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5 Things to Know About CA’s Aid-in-Dying Law

ThinkstockPhotos-465022009Effective June 9, 2016,  the End of Life Option Act (Health & S C §§443-443.22) makes California the fifth state in the nation to allow physicians to prescribe medications to end the lives of their terminally ill patients. As expected, the Act has many requirements built into it to address the concerns of its opponents.

Here are the basics: The Act permits any California resident over age 18 who has the capacity to make medical decisions and who has been diagnosed by his or her attending physician with a terminal disease to voluntarily request to receive a prescription for an aid-in-dying drug. “Terminal disease” means an incurable and irreversible disease that will result in death within six months. Health & S C §443.1(q).

The statutes go into detail on each aspect of this basic statement, and beyond that as well. The following are among the more interesting and perhaps not obvious elements of the law:

  1. A total of three requests for the aid-in-dying drug is required. The individual making a request for an aid-in-dying drug must make two oral requests to his or her attending physician at least 15 days apart, and one written request on the statutory form. Health & S C §443.3(a). These requests must be made directly and solely by the individual diagnosed with the terminal disease and not by an agent under a power of attorney, advance health care directive, conservator, or any other person. Health & S C §443.2(c).
  2. The attending physician must confirm that it’s an informed decision at least twice. To confirm that an individual is making an informed decision, the attending physician must discuss with the patient his or her medical diagnosis, the risks and probable results involved in ingesting the aid-in-dying drug, the possibility that he or she could choose to obtain the drug and not use it, and the feasible alternatives and options, including palliative care, hospice, and pain control. All of these issues must be verified again by the attending physician immediately before writing the prescription for the aid-in-dying drug. Health & S C §§443.5(a)(2), 443.5(a)(8), 443.10.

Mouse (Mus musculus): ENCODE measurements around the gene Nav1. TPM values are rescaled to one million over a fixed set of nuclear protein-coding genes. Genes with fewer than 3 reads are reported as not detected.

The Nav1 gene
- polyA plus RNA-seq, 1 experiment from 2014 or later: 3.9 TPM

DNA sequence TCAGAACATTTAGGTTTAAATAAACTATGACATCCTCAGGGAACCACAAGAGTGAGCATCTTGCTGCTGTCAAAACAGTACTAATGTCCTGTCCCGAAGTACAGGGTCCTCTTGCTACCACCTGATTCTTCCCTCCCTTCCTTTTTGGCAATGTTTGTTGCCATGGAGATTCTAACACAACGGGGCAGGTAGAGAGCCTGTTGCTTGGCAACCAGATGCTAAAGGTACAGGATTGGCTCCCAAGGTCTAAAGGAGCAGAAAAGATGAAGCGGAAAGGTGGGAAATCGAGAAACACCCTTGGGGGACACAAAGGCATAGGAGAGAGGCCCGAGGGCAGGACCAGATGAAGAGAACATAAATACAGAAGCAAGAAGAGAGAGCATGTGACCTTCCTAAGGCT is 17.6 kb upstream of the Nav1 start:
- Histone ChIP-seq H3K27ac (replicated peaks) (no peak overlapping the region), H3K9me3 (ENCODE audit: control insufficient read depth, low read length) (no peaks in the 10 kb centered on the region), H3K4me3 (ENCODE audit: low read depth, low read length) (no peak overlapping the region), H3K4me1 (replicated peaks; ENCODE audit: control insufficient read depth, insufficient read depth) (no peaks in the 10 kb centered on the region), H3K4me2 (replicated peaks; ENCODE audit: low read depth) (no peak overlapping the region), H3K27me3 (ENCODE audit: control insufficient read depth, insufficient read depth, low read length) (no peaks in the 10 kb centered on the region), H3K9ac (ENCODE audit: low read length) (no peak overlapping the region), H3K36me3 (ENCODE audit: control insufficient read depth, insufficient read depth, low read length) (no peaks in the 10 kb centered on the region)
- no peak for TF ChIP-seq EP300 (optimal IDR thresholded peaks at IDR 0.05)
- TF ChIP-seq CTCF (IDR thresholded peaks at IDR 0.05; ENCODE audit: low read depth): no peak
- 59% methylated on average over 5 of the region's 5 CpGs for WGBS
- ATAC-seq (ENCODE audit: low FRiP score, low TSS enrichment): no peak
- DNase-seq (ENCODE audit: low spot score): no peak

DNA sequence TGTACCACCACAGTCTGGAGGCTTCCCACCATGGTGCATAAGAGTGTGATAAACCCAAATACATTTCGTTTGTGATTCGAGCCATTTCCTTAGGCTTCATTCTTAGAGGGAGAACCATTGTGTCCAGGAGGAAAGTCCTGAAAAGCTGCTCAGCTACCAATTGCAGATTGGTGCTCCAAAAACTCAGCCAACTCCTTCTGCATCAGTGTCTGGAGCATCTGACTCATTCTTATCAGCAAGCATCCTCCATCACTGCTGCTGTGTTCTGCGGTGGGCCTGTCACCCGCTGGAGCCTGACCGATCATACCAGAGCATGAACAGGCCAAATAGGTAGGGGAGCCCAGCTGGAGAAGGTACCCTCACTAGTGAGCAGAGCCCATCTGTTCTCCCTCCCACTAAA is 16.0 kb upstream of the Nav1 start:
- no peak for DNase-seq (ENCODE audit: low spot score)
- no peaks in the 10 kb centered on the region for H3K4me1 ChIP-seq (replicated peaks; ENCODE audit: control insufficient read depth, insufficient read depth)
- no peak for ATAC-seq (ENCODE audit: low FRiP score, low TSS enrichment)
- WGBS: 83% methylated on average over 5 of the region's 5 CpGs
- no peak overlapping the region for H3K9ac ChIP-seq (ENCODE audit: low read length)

3. A referral to a consulting physician is required. Once the attending physician receives the request for an aid-in-dying drug, he or she must refer the individual to a consulting physician. Health & S C §443.5(a). A consulting physician must be independent from the attending physician and can’t be related to the individual or be a beneficiary of the individual’s estate. The consulting physician must examine the individual and relevant medical records, and confirm in writing the terminal diagnosis, that the individual has the capacity to make medical decisions, and he or she is acting voluntarily and making an informed decision. Health & S C §§443.5(a)(3), 443.6.
  4. Physicians don’t have to participate. Participation in activities authorized under the Act is voluntary. Physicians who “for reasons of conscience, morality, or ethics” don’t choose to take any action in support of an individual’s decision under the Act don’t have to do so. Health & S C §443.14(e)(1).
  5. Physicians can’t be penalized for acting. A health care provider can’t be subject to administrative, civil, or criminal penalties for determining the diagnosis or prognosis of an individual, determining the capacity of the individual, providing information to an individual on the Act, or providing a referral to a physician who participates in activities authorized under the Act. Health & S C §443.14(c).

Of course there is much more in the statutes, including documentation and mental health consultant requirements. Get more detail in CEB’s Law Alert. It is also discussed as part of the featured legislation in the December issue of CEB’s Estate Planning and California Probate Reporter and will be covered in detail in the upcoming update of CEB’s California Elder Law Resources, Benefits, and Planning: An Advocate’s Guide, chap 4.

© The Regents of the University of California, 2016. Unauthorized use and/or duplication of this material without express and written permission from this blog’s author and/or owner is strictly prohibited.

2 Responses

  1. Oy…..it’s good to have some protection against overreaching or hasty decisions, but this law has so many onerous, repetitive, redundant, and burdensome requirements that it effectively defeats the purpose of having such a law.

    • Addendum: In a supposedly free society, people oughta be able to be in charge of their own bodies and their own lives.

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